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http://dx.doi.org/10.2174/157340711795163866DOI Listing
http://www.ncbi.nlm.nih.gov/pmc/articles/PMC3182091PMC
March 2011
15 Reads

Circulating and Vascular Bioactive Factors during Hypertension in Pregnancy.

Curr Bioact Compd 2010 Mar;6(1):60-75

Division of Vascular and Endovascular Surgery, Brigham and Women's Hospital and Harvard Medical School, Boston, Massachusetts 02115.

Normal pregnancy is associated with significant vascular remodeling in the uterine and systemic circulation in order to meet the metabolic demands of the mother and developing fetus. The pregnancy-associated vascular changes are largely due to alterations in the amount/activity of vascular mediators released from the endothelium, vascular smooth muscle and extracellular matrix. The endothelium releases vasodilator substances such as nitric oxide, prostacyclin and hyperpolarizing factor as well as vasoconstrictor factors such as endothelin, angiotensin II and thromboxane A(2). Read More

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http://dx.doi.org/10.2174/157340710790711737DOI Listing
http://www.ncbi.nlm.nih.gov/pmc/articles/PMC2856945PMC
March 2010
8 Reads

Phenanthroindolizidines and Phenanthroquinolizidines: Promising Alkaloids for Anti-Cancer Therapy.

Authors:
Sherry R Chemler

Curr Bioact Compd 2009 Mar;5(1):2-19

The University at Buffalo, The State University of New York, Buffalo, NY 14260, USA.

The phenanthroindolizidine and phenanthroquinolizidine alkaloids, typified by tylophorine and cryptopleurine, are a family of plant-derived small molecules with significant therapeutic potential. The plant extracts have been used in herbal medicine and the isolated compounds have displayed a range of promising therapeutic activity such as anti-ameobicidal, anti-viral, anti-inflammatory and anti-cancer activity. Despite their therapeutic protential, no compounds in this class have fully passed clinical trials. Read More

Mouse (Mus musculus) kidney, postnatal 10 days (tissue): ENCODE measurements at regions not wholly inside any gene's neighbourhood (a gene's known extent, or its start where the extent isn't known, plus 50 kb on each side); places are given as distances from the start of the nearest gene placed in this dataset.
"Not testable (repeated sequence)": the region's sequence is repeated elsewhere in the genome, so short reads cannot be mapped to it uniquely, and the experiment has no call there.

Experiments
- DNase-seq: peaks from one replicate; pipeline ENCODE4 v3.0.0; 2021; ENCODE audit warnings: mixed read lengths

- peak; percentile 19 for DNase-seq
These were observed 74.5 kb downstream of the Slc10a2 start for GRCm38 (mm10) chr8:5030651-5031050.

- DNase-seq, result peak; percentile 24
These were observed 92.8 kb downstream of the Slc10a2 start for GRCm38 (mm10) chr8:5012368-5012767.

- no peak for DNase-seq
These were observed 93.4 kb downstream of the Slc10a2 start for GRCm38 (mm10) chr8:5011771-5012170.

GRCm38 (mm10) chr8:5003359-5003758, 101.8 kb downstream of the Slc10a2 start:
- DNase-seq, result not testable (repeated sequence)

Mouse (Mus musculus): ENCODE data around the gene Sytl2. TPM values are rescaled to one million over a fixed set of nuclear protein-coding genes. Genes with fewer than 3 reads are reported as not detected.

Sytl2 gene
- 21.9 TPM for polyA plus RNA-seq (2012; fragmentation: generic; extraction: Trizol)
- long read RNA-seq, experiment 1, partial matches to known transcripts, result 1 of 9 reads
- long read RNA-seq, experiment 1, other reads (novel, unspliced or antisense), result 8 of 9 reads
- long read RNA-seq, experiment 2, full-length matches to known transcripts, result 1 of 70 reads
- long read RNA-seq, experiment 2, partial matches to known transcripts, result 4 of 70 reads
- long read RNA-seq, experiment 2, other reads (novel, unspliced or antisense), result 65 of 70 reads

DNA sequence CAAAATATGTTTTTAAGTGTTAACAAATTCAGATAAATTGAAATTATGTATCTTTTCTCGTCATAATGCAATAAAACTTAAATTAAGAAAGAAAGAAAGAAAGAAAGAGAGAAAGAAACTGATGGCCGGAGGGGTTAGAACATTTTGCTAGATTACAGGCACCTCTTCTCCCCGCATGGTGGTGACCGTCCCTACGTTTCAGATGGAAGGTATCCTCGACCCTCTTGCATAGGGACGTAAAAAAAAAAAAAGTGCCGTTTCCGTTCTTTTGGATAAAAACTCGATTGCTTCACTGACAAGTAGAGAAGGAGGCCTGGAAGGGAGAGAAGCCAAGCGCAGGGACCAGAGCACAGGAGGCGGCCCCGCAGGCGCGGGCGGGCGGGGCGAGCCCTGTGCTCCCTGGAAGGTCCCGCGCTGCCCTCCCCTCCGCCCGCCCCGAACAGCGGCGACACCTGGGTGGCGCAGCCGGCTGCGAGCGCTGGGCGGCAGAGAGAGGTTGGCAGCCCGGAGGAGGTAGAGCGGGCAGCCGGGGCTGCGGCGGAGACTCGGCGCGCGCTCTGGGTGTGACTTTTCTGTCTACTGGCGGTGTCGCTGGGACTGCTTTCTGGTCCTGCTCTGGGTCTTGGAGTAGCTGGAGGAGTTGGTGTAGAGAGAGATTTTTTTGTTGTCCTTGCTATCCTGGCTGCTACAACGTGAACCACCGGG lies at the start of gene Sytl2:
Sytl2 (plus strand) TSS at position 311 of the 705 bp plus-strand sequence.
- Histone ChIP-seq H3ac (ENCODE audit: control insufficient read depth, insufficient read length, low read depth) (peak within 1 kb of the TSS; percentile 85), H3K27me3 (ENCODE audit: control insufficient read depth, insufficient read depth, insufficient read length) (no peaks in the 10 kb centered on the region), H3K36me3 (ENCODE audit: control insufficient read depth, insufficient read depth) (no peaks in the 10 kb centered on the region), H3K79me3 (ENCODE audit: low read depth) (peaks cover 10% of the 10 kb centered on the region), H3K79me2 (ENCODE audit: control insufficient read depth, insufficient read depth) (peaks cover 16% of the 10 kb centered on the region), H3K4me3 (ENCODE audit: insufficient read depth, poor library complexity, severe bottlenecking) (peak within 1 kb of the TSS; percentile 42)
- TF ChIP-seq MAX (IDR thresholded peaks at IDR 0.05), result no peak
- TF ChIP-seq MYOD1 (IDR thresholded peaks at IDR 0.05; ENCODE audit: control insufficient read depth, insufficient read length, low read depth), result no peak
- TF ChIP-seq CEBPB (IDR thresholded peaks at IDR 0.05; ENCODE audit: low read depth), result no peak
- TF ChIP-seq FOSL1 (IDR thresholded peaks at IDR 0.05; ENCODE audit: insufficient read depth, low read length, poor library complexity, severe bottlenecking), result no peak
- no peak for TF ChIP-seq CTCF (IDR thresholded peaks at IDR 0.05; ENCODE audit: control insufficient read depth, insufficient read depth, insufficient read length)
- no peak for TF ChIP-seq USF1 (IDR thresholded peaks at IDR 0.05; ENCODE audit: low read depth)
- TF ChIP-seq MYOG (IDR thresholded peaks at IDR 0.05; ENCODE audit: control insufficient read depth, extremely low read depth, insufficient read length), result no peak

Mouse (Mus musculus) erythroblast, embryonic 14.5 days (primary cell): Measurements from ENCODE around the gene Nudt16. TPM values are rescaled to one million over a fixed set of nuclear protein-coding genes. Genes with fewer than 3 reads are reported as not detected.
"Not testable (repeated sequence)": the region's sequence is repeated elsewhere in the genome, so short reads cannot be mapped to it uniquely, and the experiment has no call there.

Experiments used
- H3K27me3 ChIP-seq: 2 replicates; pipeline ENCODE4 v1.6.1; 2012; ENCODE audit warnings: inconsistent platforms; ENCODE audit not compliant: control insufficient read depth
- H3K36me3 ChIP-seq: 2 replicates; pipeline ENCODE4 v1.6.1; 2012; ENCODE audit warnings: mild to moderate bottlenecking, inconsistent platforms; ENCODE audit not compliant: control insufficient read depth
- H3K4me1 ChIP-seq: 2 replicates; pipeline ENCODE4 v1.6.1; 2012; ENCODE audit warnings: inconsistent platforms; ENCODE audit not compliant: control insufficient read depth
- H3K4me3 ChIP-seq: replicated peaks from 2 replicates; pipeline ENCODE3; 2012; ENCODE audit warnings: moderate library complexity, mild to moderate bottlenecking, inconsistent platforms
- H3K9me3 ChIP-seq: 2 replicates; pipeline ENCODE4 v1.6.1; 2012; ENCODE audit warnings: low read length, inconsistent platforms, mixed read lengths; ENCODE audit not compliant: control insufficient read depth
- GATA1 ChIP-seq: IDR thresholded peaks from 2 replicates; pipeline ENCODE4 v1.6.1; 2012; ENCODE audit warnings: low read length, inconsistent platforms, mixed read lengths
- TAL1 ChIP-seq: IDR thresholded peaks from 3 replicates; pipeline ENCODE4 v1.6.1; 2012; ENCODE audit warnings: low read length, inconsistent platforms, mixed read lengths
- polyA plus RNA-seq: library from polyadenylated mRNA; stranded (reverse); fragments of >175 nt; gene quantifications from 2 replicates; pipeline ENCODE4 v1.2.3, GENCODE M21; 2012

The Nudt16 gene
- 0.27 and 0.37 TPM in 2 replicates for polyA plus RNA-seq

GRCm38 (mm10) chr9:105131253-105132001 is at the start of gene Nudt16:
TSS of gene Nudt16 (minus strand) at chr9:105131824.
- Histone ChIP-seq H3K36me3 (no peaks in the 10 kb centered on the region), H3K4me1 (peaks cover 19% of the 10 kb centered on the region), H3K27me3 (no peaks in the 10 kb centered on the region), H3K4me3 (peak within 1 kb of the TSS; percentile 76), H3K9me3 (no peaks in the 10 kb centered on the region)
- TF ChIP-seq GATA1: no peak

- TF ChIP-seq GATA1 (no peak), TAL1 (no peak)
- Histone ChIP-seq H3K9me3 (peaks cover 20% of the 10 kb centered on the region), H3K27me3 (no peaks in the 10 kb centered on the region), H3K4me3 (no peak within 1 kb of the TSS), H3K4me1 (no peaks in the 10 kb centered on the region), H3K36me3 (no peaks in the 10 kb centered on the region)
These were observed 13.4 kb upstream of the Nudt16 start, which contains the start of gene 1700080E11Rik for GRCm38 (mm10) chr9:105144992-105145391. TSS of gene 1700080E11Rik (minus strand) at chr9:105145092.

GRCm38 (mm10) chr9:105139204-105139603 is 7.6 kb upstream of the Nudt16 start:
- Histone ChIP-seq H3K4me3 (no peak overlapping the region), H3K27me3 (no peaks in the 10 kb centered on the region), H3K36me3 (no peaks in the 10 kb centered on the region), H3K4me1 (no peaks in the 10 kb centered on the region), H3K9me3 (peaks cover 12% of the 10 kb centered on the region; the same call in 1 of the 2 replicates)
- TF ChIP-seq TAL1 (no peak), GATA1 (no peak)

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http://dx.doi.org/10.2174/157340709787580928DOI Listing
http://www.ncbi.nlm.nih.gov/pmc/articles/PMC2759725PMC
March 2009
9 Reads

Iron Chelators as Potential Therapeutic Agents for Parkinson's Disease.

Curr Bioact Compd 2008 Oct;4(3):150-158

Department of Chemistry and Biochemistry, University of Massachusetts, Dartmouth, MA 02747-2300.

Parkinson's disease (PD) is a neurological disorder characterized by the progressive impairment of motor skills in patients. Growing evidence suggests that abnormal redox-active metal accumulation, caused by dysregulation, plays a central role in the neuropathology of PD. Redox-active metals (e. Read More

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http://dx.doi.org/10.2174/157340708786305952DOI Listing
http://www.ncbi.nlm.nih.gov/pmc/articles/PMC2756717PMC
October 2008
9 Reads
8 Citations

Nanomedicine: Addressing Cardiovascular Disease and Cardiovascular Tissue Regeneration.

Curr Bioact Compd 2009 ;5(3):206-214

Department of Biomedical Engineering, University of Virginia, Charlottesville, VA, 22903, USA.

Cardiovascular disease is becoming an increasingly significant problem. In attempts to overcome many of the traditional hurdles of cardiovascular disease treatment, therapeutic approaches have been gradually moving beyond an exclusive focus on orally delivered drugs towards the development of nanoscale applications. These technologies exploit molecular scale events to improve drug and gene delivery applications, enhance preventative medicine and diagnostic strategies, and create biomimicking substrates for vascular tissue engineering. Read More

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http://dx.doi.org/10.2174/157340709789054722DOI Listing
http://www.ncbi.nlm.nih.gov/pmc/articles/PMC5019576PMC
January 2009
8 Reads

BIOLOGICALLY ACTIVE NATURAL PRODUCTS OF THE GENUS CALLICARPA.

Curr Bioact Compd 2008 Jun;4(1):15-32

Program for Collaborative Research in the Pharmaceutical Sciences and Department of Medicinal Chemistry and Pharmacognosy, College of Pharmacy, University of Illinois at Chicago, Chicago, Illinois 60612, U.S.A.

About 20 species from Callicarpa have reported ethnobotanical and ethnomedical uses, and several members of this genus are well known in the traditional medical systems of China and South Asia. Ethnomedical reports indicate their use in the treatment of hepatitis, rheumatism, fever, headache, indigestion, and other ailments. Several species of Callicarpa have been reported to be used against cancer (e. Read More

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http://dx.doi.org/10.2174/157340708784533393DOI Listing
http://www.ncbi.nlm.nih.gov/pmc/articles/PMC2760847PMC
June 2008
17 Reads